Some families have weird traditions. Mine was no different. For as long as I can remember, every Friday night, my father took me down to the beach to look at the waves.
I never really understood why. We didn’t follow any other routines with the rest of the family. We didn’t have pizza or board game nights. We didn’t watch television or follow sports. We never went on vacation together, as much as I begged, and we barely even ate meals in the same room. But regardless of the weather, or conflicts, or any other excuses, at exactly seven o’clock; my father would always drive me, and only me, down to the beach to look at the waves.
That habit became more sacred than religion and almost more important than school.
We never missed a Friday.
My earliest memories of these trips were positive. Dad was an important guy to a lot of people. I think the time alone with him made me feel important too. We had a puppy, back then, a German Shepherd named Lola, that followed commands and listened perfectly off leash. Lola usually came along for the ride as well. That dog loved nothing more than to chase me up and down the dirty sand dunes. Something she would jump into the waves and splash around like a maniac. My dad always got a kick out of that. I was always scared she would swim away.
We went swimming when it was warm and not too rough. We played in the sand when it was cold. If it rained, or snowed, Dad usually brought an umbrella, and we would just sit together and watch the waves crash violently against the coastline. Sometimes we talked about school, or girls, or anything that popped into our minds. Sometimes we just sat together and said nothing.
I loved it.
But the older I got, the more Dad’s weekly trips became a burden to my social life. I missed birthday parties. I missed playdates. I missed just sitting at home after a long week of school and relaxing. When I was thirteen, a cute girl in the eighth grade asked to work on a project with me after school. Friday was the only day she could do it. I called my father up and begged him to change our beach day to Saturday.
Just once, I pleaded, just that week.
But he just said no, come home, and hung up the phone.
His curt response made me furious. I was not the type to disrespect my father, but at the same time, I was a teenager. Hormones pumped through my veins. The idea of a big kid like me playing with his father at the beach seemed stupid childish. I hated him for making me go. I hated him for holding me back.
So for the first time in my life, I ignored my father’s tradition, and stayed at school until well past six. Sadie and I were in the cafeteria putting the finishing touches on a diorama when the raspy voice of our principal kicked on through the loudspeakers.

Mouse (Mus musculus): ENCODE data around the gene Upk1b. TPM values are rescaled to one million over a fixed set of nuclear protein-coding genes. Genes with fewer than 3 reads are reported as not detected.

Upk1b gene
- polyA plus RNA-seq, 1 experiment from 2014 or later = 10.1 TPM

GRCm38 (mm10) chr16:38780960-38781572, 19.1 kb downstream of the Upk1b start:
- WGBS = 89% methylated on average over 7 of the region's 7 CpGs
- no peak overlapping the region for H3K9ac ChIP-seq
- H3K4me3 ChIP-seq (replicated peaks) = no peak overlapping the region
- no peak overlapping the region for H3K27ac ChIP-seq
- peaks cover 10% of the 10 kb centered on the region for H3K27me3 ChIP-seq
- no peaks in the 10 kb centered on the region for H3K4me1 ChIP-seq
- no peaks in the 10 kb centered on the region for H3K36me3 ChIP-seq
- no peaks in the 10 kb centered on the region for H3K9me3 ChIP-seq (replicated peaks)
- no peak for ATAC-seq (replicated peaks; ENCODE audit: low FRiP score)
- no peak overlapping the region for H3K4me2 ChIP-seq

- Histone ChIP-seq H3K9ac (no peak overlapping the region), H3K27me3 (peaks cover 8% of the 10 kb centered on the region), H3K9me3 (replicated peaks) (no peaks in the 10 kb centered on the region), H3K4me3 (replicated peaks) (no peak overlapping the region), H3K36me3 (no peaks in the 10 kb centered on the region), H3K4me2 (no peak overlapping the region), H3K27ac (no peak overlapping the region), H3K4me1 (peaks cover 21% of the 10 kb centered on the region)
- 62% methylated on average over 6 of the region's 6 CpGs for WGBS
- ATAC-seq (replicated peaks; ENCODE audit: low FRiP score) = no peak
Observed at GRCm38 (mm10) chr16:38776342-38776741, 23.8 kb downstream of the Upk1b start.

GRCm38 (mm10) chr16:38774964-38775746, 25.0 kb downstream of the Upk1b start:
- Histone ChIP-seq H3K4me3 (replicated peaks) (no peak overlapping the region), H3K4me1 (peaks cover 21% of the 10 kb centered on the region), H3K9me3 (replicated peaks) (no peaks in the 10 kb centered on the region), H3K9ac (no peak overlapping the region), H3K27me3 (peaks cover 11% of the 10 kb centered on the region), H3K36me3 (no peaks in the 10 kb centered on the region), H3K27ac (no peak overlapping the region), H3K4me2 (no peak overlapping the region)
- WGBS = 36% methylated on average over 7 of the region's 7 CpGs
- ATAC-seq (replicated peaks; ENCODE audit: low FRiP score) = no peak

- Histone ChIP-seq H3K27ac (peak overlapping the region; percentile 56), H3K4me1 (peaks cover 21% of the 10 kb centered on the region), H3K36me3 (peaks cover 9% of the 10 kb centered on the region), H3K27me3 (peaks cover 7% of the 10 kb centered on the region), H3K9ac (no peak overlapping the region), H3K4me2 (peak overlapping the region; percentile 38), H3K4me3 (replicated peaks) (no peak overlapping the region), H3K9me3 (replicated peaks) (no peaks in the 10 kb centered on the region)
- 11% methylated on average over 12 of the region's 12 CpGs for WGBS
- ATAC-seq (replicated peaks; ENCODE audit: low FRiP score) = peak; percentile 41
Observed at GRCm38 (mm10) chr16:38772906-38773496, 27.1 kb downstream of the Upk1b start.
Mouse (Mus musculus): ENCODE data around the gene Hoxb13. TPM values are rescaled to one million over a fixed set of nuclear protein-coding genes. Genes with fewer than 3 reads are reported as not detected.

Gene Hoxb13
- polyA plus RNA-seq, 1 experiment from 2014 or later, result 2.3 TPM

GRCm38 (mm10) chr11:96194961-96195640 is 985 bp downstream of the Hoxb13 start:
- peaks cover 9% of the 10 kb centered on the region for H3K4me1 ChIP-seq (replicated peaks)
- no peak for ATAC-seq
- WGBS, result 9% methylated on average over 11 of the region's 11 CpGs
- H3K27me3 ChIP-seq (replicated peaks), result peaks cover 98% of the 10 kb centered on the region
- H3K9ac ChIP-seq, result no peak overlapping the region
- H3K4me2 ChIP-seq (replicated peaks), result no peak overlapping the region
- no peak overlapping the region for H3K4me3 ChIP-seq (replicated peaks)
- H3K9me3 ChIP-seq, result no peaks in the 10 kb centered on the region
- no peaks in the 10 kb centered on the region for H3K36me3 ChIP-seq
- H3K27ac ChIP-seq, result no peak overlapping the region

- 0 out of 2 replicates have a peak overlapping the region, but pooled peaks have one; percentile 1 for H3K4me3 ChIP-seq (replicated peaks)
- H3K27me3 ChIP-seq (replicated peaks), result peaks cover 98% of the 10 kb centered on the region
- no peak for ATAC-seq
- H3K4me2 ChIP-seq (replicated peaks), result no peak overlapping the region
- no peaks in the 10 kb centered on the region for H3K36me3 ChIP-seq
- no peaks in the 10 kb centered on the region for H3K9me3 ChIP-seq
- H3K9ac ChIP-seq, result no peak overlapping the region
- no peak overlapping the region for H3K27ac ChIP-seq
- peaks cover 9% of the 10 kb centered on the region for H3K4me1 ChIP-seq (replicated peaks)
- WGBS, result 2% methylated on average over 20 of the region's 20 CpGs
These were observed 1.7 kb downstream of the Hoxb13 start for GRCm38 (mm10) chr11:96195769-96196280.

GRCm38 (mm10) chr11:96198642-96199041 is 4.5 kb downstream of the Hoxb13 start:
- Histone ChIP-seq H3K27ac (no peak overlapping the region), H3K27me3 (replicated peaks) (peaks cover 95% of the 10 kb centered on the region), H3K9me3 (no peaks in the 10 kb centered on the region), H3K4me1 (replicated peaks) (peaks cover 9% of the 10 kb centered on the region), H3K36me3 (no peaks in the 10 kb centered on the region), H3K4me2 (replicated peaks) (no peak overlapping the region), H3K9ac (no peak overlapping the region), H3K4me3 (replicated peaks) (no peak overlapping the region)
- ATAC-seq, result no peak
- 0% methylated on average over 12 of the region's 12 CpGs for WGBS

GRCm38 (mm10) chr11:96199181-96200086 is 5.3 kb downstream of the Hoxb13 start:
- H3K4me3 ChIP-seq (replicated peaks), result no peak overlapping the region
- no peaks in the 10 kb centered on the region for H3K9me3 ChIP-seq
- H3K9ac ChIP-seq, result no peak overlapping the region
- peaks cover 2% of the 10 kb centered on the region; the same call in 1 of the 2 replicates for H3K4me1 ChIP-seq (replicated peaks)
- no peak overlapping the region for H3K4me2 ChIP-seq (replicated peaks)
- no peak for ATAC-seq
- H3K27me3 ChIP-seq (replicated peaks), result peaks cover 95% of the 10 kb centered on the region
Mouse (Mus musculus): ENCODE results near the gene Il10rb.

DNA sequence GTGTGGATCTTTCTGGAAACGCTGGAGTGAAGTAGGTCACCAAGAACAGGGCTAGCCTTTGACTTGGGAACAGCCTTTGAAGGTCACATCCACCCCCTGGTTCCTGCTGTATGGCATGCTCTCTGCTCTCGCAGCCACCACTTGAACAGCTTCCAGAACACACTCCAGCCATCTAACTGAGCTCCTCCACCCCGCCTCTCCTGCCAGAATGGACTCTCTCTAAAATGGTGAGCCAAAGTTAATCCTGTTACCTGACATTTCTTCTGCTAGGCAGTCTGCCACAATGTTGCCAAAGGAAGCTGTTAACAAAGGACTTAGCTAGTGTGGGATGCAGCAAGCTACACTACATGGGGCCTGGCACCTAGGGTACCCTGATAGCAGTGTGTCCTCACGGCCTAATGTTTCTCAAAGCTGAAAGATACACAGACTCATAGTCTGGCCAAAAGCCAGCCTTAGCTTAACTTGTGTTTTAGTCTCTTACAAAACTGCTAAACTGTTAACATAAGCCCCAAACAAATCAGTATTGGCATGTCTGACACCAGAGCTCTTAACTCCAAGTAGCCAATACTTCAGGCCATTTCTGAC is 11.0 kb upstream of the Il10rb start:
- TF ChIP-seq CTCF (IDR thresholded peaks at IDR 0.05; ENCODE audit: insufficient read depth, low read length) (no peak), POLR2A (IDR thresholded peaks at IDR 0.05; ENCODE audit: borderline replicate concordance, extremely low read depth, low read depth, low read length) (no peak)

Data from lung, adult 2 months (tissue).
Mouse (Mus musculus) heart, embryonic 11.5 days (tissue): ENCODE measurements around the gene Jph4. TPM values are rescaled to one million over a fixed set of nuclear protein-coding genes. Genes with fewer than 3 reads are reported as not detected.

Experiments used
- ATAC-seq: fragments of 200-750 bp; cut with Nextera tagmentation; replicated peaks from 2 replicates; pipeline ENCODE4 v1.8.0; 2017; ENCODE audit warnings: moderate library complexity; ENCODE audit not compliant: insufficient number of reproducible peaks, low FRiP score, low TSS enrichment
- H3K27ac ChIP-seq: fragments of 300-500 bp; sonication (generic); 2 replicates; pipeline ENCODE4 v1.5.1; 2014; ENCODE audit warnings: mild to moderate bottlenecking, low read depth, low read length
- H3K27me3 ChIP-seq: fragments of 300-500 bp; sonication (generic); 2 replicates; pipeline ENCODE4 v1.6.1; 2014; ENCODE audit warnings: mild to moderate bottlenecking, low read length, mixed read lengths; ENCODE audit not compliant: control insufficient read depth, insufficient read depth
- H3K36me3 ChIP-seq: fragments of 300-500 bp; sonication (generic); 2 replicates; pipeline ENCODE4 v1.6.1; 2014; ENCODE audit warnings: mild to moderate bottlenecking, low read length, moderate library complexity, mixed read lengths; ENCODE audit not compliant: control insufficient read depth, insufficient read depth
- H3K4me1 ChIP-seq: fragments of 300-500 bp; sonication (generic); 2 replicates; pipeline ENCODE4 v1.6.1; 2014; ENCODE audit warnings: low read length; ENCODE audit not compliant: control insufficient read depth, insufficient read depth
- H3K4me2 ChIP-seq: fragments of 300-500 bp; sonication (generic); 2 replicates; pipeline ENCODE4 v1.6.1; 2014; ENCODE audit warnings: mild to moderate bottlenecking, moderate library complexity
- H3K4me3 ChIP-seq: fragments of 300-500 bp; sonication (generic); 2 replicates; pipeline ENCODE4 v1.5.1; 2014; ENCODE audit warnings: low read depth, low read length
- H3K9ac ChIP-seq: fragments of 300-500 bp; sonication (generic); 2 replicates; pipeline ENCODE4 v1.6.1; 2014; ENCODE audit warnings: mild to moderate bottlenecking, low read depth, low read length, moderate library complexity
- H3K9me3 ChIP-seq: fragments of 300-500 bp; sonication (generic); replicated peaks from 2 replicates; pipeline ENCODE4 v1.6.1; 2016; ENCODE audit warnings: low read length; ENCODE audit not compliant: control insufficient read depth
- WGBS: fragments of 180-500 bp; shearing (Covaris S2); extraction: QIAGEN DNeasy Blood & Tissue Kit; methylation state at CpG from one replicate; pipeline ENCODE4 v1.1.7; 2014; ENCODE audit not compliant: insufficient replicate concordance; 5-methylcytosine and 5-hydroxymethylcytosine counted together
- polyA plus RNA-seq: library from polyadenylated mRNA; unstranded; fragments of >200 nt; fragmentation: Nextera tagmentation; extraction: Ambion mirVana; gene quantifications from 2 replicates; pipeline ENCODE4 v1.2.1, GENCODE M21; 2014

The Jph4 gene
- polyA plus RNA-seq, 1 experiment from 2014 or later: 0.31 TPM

“Matt… uh, Matt Richardsen. If you’re in the building. Please report to the principal’s office immediately.”
I cursed. Sadie ‘ooooh’ed and giggled a bit. I picked up my books and slammed them into my backpack, promising to see her Monday, as a powder keg of rage built up inside my gut. I paced the empty halls once or twice, just to calm down, before I waltzed into the principal’s office to find my father red faced and furious. A perfect recipe for disaster.
“Get in the car. Now. We have to go,” he fumed and turned to the principal. “Thank you, Bill, for the announcement. We’re late for soccer practice.”
My father grabbed me by the collar the moment we left the office. Then he nearly sprinted out the door. We walked that way through the entire parking lot, quickly sidestepping, with him holding onto my shoulder like a child. Then he opened the door to his SUV and tossed me in the back seat. I felt humiliated. The time on the dash read 7:05.
“Soccer, practice, Dad?” I repeated when he got in the driver seat. “Really? We’re lying about it now?”
My father swerved the car backwards and gunned it through the empty lot.
“How many fucking times have I told you?” he shouted. “Seven o’clock. Every Friday. We have to be there. This is very important, Matthew, why would you disobey me?”
I wanted to scream back. I wanted to ask him why. Why, why, why. Who the fuck cares if we miss one beach day? Who cares if we go at all? Was it really that important to the old man that we spend time together? Why did it have to be THIS DAY, of all days? But I had asked and received no answer a thousand times before.